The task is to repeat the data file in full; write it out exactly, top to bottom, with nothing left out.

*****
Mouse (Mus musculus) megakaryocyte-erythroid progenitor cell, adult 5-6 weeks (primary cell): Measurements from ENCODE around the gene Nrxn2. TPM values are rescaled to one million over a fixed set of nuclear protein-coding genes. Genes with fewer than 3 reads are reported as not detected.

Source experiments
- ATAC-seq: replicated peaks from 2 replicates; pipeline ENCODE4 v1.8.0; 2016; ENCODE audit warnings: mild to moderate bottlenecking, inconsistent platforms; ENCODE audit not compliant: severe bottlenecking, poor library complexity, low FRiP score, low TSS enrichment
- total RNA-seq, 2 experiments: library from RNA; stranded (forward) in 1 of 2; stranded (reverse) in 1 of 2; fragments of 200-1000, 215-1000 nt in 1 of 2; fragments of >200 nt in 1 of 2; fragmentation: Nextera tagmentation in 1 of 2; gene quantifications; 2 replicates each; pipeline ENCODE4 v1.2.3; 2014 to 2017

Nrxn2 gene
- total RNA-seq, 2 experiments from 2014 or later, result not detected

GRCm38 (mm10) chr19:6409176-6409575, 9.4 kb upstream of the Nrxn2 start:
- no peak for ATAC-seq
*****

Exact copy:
Mouse (Mus musculus) megakaryocyte-erythroid progenitor cell, adult 5-6 weeks (primary cell): Measurements from ENCODE around the gene Nrxn2. TPM values are rescaled to one million over a fixed set of nuclear protein-coding genes. Genes with fewer than 3 reads are reported as not detected.

Source experiments
- ATAC-seq: replicated peaks from 2 replicates; pipeline ENCODE4 v1.8.0; 2016; ENCODE audit warnings: mild to moderate bottlenecking, inconsistent platforms; ENCODE audit not compliant: severe bottlenecking, poor library complexity, low FRiP score, low TSS enrichment
- total RNA-seq, 2 experiments: library from RNA; stranded (forward) in 1 of 2; stranded (reverse) in 1 of 2; fragments of 200-1000, 215-1000 nt in 1 of 2; fragments of >200 nt in 1 of 2; fragmentation: Nextera tagmentation in 1 of 2; gene quantifications; 2 replicates each; pipeline ENCODE4 v1.2.3; 2014 to 2017

Nrxn2 gene
- total RNA-seq, 2 experiments from 2014 or later, result not detected

GRCm38 (mm10) chr19:6409176-6409575, 9.4 kb upstream of the Nrxn2 start:
- no peak for ATAC-seq